Grab cheap home equity rates now, land higher risk later

Hundred dollar bill folded in shape of a house

Though low interest rates might make a home equity line of credit look attractive right now, there’s no question that they’re risky, even for disciplined borrowers.

Indeed, you'll pay just about 5.15% for the average home equity line of credit, or HELOC, according to our survey of major lenders.

That's about as cheap as we've seen these loans since early 2009.

In some cities, borrowers with excellent credit can find home equity rates of 4.5% or less.

That's considerably less expensive than most other consumer loans, and the interest is usually tax-deductible, which is one reason why so many people use equity to finance home renovations, new cars or their kid's college tuition.

These variable-rate loans allow homeowners to borrow against the equity in their homes on an as-needed basis.

But as thousands of borrowers will learn in the next five years, low rates and a decade of minimum payments come with a cost.

About 60% of those who borrowed during the boom years are about to see their monthly payments increase substantially, according to a recent report from the Office of the Comptroller of the Currency.

That's because the "draw period" -- typically the first 10 years of the loan where borrowers are only required to pay the monthly interest -- is about to end for many homeowners who took out loans between 2003 and 2008 when equity was surging.

Not only are these borrowers going to have to grapple with higher monthly minimum payments as they must start repaying principal, they'll also face potentially rising interest rates for these adjustable-rate loans and limited refinancing options because their homes are worth so much less.

Some just won't be able to afford the payments and will be forced to sell their homes, or worse, go into foreclosure.

Suddenly, all those home equity-financed granite countertops and stainless-steel appliances don’t look so shiny.

Still, if you can manage to pay down principal during the draw period, HELOCs can be a good way to borrow.

And there's some evidence banks are making it a bit easier to get approved for a home equity loan by loosening underwriting standards that were tightened following the financial crisis.

Between February 2011 and 2012, some 18% of lenders reduced the loan-to-value ratio and credit scores they require on HELOCs, according to the Office of the Comptroller of the Currency report.

Still, lenders might require borrowers to maintain as much as 20% of their equity after taking the HELOC into account.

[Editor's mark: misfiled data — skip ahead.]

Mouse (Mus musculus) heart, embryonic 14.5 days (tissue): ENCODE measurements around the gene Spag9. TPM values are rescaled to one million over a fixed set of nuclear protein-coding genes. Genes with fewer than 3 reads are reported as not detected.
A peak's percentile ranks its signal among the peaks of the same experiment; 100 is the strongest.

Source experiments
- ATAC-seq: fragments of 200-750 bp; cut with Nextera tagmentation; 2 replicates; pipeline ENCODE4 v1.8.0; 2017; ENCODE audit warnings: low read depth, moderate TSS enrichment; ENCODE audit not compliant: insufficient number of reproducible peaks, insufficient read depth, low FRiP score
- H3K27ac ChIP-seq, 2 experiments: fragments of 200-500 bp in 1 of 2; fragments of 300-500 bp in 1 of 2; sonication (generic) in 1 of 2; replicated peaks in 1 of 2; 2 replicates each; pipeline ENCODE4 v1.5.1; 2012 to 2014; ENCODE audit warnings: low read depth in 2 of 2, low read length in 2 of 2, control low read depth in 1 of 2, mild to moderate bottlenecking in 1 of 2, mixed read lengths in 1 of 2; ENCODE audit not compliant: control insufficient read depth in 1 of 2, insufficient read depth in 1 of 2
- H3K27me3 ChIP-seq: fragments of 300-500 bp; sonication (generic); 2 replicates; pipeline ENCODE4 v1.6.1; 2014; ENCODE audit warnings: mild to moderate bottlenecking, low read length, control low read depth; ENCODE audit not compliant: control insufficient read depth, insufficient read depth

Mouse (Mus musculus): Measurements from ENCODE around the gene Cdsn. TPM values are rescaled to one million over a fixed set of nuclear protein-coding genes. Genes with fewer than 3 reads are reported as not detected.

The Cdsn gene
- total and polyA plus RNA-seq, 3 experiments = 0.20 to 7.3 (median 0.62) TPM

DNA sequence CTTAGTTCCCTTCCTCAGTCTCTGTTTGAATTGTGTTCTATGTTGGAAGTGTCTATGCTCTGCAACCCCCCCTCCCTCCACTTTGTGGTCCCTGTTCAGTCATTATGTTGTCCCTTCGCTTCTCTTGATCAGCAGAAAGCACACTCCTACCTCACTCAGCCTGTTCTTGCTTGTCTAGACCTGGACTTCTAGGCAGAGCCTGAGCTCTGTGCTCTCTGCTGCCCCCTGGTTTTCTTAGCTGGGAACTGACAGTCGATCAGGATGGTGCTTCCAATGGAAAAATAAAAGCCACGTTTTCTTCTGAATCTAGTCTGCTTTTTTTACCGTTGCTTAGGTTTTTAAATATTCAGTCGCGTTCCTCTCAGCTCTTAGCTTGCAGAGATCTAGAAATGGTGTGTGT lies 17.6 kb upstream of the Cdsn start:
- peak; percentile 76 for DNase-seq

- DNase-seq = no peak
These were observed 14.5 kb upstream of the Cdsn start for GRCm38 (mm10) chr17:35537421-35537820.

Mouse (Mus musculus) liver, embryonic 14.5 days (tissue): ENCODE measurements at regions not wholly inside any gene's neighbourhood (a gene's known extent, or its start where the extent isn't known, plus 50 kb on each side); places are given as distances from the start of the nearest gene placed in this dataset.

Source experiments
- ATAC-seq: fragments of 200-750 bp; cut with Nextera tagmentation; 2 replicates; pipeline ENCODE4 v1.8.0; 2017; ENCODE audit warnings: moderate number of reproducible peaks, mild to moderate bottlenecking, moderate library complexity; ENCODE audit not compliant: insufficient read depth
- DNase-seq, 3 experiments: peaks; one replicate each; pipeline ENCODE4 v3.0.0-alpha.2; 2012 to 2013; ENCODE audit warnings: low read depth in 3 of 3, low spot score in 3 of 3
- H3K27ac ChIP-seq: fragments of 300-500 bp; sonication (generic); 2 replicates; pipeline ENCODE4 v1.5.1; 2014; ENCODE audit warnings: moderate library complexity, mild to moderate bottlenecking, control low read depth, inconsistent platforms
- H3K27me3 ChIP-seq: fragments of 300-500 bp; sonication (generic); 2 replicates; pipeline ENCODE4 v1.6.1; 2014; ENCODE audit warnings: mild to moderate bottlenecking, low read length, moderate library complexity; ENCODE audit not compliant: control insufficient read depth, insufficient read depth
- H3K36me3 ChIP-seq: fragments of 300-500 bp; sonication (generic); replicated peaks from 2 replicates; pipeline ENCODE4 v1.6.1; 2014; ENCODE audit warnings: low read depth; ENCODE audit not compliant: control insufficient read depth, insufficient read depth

That leaves out a lot of homeowners who are underwater or who have little equity.

To figure out what size HELOC you can get, subtract the balance you owe on your mortgage from what your home is currently worth. Your equity is the difference between what your home is worth and how much you owe.

If, for example, your home is worth $200,000 and you owe $140,000 on your first mortgage, you’d have 30% equity, or $60,000.

If the borrower required you to retain 20% of that equity, or $40,000, your HELOC would allow you to borrow a maximum of $20,000.

Many lenders won’t extend a HELOC for less than $10,000.

If you borrow today, rates are likely to stay cheap for some time. That's because HELOC rates are based on the prime rate -- the floating interest rate banks charge their best commercial customers -- plus a margin.

The prime rate has held at a six-decades low of 3.25% since 2008. It’s expected to remain there until at least late 2014, thanks to the Federal Reserve's efforts to drive down interest rates.

But when rates increase, the variable rate on HELOCs will increase, and money homeowners have already borrowed will become more challenging to pay back.

Most banks cap the cost of such loans; current caps range from 18% to 24% at the big banks.

We’re far from having to worry about such high interest rates, but even a jump from 5% to 10% could be devastating.

A traditional home equity loan may be a safer borrowing option.

Unlike a HELOC, it requires you to borrow a lump sum all at once. However, it's a fixed-rate loan that requires you make the same payment each month until the debt is retired, much like a mortgage.

It's a good option if you want to borrow a specific amount for a one-time project.

In exchange for the security of knowing your interest rate, you’ll pay a bit more for a home equity loan. The average home equity loan costs about 6.38% right now, according to our lender survey.

That’s a good interest rate. In fact, it's a record low for this type of loan.

For about 1.25% more, you’ll know exactly what your monthly payments will be until you retire the loan. But your home will still be loan collateral.

You might think, “Why not get the lowest possible interest rate now, then refinance into a sure thing when rates start to go up?”

Ask all the folks who are underwater and have adjustable rate mortgages. You can’t always refinance when you want to.

Your home’s value could decline between now and then, leaving you without the equity you need to refinance. You could lose your job and not have the income lenders require. Your credit score could plummet. Lending standards could tighten up again.

If you decide to go with a HELOC anyway, you can reduce your risk by starting to repay the principal immediately and not paying interest only, regardless of what your loan agreement requires.

Our line of credit calculator can help you do the math and determine how long it might take to pay off your credit line.

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